AVI CHAI concluded its general grant making on December 31, 2019.

It's Looking Like a Brainstorm: Our Day School Enrollment Cloud

Posted by: Deborah Fishman

May 7, 2012

We were pleased to see the lively discussion here on the AVI CHAI blog around the question of, “What would make day school a more attractive option for parents not currently considering it?” This Wednesday, The AVI CHAI Foundation in partnership with the Steinhardt Foundation will host an in-person brainstorm to consider and expand upon the ideas bubbling up from this conversation into potential program ideas and marketing strategies. Leading up to this gathering, we asked the participants to review and reflect upon the over 70 comments on this blog and other forums where this conversation occurred. One of the participants, Rabbi Andrew Davids, Executive Director of Beit Rabban, generated this Word Cloud of the brainstorm and shared the following thoughts:

In reading many of the prior posts,  I  feel that many of the posts – and even my own thinking about this issue – come from the perspective of a Jewish professional as compared to when I think about day school as the current parent of three day school children and the husband of a day school teacher. Finding ways to put families at the center of the conversation – and finding ways to bring them into the decision making process at the balcony level – may be an important strategic action item. I think it is critical for us to think about families at the center rather than schools at the center so that our value proposition responds to where people are at and not where we are at…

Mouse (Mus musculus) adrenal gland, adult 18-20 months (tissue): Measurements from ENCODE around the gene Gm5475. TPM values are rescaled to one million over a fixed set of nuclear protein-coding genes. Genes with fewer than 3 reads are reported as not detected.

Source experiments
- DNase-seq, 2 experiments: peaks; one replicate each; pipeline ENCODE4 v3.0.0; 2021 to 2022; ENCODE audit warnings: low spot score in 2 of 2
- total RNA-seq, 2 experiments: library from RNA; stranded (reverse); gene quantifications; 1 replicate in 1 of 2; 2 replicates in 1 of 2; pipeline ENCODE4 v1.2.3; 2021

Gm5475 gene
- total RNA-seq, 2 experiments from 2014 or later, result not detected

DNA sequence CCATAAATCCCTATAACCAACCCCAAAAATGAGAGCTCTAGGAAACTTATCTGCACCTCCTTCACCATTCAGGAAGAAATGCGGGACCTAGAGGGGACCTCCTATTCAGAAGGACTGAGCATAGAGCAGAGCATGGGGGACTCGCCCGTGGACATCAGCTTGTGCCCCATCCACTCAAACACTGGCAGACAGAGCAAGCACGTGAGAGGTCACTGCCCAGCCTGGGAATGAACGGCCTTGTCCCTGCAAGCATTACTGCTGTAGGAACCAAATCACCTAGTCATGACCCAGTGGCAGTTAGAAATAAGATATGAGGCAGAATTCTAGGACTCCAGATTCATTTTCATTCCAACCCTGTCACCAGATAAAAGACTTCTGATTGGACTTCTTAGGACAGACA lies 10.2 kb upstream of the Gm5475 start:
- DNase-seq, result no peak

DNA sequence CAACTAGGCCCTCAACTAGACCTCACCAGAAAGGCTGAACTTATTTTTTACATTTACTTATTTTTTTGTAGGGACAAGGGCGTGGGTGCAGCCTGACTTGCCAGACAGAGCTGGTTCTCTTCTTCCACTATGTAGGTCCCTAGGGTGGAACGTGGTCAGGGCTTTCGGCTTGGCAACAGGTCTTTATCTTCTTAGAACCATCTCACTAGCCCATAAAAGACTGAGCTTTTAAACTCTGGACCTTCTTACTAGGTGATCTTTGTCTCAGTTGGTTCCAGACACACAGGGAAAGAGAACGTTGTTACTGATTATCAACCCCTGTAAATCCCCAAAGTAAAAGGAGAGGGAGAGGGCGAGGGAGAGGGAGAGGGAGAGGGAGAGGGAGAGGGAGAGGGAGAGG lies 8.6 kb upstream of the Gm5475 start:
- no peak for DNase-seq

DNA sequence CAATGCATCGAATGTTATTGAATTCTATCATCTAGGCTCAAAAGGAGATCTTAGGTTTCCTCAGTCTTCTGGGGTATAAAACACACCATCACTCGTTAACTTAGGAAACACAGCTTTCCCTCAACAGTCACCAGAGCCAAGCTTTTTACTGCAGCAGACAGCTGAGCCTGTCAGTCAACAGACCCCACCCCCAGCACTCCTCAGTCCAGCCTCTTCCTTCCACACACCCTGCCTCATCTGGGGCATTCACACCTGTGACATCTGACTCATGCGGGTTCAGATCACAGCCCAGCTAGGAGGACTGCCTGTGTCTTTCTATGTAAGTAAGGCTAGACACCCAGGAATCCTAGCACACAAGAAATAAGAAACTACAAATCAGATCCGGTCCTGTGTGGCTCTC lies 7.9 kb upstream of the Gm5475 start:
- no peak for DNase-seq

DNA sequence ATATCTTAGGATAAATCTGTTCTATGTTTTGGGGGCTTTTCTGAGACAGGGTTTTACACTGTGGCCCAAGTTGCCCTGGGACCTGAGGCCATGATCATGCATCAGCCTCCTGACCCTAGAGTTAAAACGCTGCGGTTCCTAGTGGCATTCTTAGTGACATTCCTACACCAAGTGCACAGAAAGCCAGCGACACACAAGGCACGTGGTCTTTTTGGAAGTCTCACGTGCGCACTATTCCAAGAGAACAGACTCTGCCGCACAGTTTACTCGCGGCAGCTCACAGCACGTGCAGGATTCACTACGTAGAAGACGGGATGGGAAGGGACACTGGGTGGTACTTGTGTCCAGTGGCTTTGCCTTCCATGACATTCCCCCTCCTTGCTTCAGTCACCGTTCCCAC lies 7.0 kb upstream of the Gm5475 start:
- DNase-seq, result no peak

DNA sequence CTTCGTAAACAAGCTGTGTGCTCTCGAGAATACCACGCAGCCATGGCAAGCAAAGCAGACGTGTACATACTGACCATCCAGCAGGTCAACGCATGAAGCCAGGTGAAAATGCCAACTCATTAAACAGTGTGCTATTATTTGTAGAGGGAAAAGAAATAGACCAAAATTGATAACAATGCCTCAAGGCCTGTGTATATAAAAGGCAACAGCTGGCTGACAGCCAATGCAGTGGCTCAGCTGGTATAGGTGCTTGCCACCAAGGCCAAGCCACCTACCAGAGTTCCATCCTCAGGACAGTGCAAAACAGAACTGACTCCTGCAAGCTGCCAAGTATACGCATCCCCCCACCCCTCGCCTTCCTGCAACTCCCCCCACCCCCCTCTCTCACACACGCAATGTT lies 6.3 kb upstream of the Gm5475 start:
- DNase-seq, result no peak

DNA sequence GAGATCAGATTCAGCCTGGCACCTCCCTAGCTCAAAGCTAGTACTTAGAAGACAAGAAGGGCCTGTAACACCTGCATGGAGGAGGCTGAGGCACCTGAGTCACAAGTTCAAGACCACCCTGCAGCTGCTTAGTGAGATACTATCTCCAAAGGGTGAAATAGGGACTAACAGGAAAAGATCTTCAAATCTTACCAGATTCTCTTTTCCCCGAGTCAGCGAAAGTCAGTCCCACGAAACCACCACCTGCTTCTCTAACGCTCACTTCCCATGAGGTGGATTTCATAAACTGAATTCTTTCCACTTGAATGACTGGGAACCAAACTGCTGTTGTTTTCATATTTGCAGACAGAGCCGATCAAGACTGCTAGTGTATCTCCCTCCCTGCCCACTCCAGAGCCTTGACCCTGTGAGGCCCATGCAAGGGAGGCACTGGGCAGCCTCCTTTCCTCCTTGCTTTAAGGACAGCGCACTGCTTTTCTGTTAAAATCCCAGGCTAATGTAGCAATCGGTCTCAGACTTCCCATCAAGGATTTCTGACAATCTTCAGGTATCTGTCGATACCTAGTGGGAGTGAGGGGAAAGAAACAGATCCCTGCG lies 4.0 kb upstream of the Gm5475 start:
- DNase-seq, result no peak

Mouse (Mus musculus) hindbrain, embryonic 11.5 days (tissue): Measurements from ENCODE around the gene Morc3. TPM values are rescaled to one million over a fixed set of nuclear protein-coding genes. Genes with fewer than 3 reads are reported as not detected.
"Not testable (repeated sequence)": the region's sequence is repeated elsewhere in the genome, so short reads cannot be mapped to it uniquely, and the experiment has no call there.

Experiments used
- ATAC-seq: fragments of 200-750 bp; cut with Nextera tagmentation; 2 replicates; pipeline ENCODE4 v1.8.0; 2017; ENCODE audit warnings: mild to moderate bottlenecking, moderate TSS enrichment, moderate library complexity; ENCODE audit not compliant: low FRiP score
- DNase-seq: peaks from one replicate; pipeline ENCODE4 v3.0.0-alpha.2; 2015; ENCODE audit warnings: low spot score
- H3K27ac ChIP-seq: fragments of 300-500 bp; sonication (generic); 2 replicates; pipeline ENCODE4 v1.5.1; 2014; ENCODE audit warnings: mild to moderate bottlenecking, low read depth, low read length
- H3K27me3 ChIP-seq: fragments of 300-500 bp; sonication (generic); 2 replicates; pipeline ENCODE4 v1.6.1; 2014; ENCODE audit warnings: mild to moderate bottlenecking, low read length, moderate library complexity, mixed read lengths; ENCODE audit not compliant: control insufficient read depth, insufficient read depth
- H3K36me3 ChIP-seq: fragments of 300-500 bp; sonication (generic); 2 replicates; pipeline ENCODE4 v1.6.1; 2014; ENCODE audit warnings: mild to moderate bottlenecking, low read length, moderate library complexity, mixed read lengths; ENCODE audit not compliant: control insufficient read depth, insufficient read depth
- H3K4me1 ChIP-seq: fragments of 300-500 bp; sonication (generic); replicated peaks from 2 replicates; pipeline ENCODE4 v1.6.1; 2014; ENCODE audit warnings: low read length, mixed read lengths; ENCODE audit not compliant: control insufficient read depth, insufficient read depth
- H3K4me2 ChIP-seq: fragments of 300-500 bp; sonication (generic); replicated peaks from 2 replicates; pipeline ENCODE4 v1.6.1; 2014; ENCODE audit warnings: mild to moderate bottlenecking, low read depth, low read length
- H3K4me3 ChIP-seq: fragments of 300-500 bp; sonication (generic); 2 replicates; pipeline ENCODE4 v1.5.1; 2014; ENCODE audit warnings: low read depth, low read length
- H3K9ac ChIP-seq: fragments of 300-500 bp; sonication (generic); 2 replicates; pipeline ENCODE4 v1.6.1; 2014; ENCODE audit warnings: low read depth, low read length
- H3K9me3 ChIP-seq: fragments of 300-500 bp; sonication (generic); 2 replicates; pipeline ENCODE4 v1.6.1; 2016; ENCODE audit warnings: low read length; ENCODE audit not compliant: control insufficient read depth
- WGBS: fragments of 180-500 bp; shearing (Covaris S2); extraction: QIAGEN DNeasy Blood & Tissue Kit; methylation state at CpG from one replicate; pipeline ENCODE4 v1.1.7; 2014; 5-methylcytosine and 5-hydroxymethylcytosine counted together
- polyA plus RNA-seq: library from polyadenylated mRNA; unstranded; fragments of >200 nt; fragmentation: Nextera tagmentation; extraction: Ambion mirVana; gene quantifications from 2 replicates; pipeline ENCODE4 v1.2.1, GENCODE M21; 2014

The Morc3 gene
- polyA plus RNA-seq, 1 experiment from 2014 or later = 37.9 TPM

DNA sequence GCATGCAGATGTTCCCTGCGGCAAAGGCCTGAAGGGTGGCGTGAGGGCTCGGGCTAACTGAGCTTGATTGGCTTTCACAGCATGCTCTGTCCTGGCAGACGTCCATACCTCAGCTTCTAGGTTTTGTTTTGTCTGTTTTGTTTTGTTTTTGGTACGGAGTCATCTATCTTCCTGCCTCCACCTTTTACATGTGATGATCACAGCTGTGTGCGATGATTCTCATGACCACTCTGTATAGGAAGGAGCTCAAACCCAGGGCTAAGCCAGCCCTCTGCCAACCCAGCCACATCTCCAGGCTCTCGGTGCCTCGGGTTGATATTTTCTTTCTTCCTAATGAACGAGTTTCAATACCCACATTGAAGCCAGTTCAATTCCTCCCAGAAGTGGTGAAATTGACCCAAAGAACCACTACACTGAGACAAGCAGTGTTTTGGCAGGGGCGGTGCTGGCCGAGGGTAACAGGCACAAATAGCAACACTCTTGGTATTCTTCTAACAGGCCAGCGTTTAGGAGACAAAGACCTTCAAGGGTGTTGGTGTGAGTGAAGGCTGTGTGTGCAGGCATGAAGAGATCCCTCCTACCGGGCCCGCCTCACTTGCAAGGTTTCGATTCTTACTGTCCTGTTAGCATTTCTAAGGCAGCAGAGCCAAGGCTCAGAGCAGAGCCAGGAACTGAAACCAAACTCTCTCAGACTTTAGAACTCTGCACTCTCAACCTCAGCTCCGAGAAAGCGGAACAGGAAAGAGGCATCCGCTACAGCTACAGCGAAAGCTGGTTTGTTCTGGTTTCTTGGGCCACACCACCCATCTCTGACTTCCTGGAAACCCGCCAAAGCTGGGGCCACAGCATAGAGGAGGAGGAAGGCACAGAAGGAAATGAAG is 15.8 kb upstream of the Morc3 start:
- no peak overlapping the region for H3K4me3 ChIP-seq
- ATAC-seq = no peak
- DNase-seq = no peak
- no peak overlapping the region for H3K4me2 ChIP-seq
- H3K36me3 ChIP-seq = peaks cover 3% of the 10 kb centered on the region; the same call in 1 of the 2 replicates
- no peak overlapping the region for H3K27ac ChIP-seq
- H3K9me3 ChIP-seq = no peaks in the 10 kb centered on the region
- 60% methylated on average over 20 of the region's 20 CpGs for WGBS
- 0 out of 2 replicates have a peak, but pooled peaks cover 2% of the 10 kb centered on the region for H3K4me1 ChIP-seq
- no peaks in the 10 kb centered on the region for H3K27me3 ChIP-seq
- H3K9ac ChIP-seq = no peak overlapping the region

I also see that a reoccurring theme in many of these postings is passion. People feel very strongly about the issue, whether from the perspective of day school leader committed to mission, as community leader concerned about the collective future, or as parents worrying about their children’s preparedness for an uncertain future and/or worried that the parent’s own uncertainty about the education she or he received as a child will be good enough (or perhaps as bad) for her or his own child. We should not ignore the emotional dimension of these issues.

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